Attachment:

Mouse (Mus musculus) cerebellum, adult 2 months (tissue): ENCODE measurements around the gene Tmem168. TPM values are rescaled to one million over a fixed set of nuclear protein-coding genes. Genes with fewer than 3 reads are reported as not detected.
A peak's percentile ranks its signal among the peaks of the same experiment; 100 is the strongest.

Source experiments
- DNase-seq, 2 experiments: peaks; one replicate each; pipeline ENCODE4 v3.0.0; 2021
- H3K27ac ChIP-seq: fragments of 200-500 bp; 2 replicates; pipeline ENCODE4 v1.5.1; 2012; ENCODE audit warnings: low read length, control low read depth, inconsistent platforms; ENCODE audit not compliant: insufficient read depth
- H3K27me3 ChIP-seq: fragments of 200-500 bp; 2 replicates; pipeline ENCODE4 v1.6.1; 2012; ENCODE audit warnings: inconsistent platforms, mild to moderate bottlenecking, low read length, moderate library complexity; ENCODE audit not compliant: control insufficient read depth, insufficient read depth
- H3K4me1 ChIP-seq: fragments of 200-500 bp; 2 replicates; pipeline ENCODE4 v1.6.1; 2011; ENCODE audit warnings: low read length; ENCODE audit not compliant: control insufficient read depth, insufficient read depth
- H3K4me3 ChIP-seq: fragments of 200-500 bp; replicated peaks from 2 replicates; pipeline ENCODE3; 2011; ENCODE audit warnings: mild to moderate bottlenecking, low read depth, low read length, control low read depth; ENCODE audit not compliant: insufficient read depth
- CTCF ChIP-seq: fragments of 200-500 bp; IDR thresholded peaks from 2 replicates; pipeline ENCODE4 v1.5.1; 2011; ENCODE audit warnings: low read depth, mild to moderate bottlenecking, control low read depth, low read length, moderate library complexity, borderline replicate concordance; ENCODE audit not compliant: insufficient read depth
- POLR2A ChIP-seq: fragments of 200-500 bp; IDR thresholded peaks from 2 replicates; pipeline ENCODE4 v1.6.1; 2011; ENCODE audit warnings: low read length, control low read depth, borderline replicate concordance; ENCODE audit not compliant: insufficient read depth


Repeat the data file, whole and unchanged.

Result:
Mouse (Mus musculus) cerebellum, adult 2 months (tissue): ENCODE measurements around the gene Tmem168. TPM values are rescaled to one million over a fixed set of nuclear protein-coding genes. Genes with fewer than 3 reads are reported as not detected.
A peak's percentile ranks its signal among the peaks of the same experiment; 100 is the strongest.

Source experiments
- DNase-seq, 2 experiments: peaks; one replicate each; pipeline ENCODE4 v3.0.0; 2021
- H3K27ac ChIP-seq: fragments of 200-500 bp; 2 replicates; pipeline ENCODE4 v1.5.1; 2012; ENCODE audit warnings: low read length, control low read depth, inconsistent platforms; ENCODE audit not compliant: insufficient read depth
- H3K27me3 ChIP-seq: fragments of 200-500 bp; 2 replicates; pipeline ENCODE4 v1.6.1; 2012; ENCODE audit warnings: inconsistent platforms, mild to moderate bottlenecking, low read length, moderate library complexity; ENCODE audit not compliant: control insufficient read depth, insufficient read depth
- H3K4me1 ChIP-seq: fragments of 200-500 bp; 2 replicates; pipeline ENCODE4 v1.6.1; 2011; ENCODE audit warnings: low read length; ENCODE audit not compliant: control insufficient read depth, insufficient read depth
- H3K4me3 ChIP-seq: fragments of 200-500 bp; replicated peaks from 2 replicates; pipeline ENCODE3; 2011; ENCODE audit warnings: mild to moderate bottlenecking, low read depth, low read length, control low read depth; ENCODE audit not compliant: insufficient read depth
- CTCF ChIP-seq: fragments of 200-500 bp; IDR thresholded peaks from 2 replicates; pipeline ENCODE4 v1.5.1; 2011; ENCODE audit warnings: low read depth, mild to moderate bottlenecking, control low read depth, low read length, moderate library complexity, borderline replicate concordance; ENCODE audit not compliant: insufficient read depth
- POLR2A ChIP-seq: fragments of 200-500 bp; IDR thresholded peaks from 2 replicates; pipeline ENCODE4 v1.6.1; 2011; ENCODE audit warnings: low read length, control low read depth, borderline replicate concordance; ENCODE audit not compliant: insufficient read depth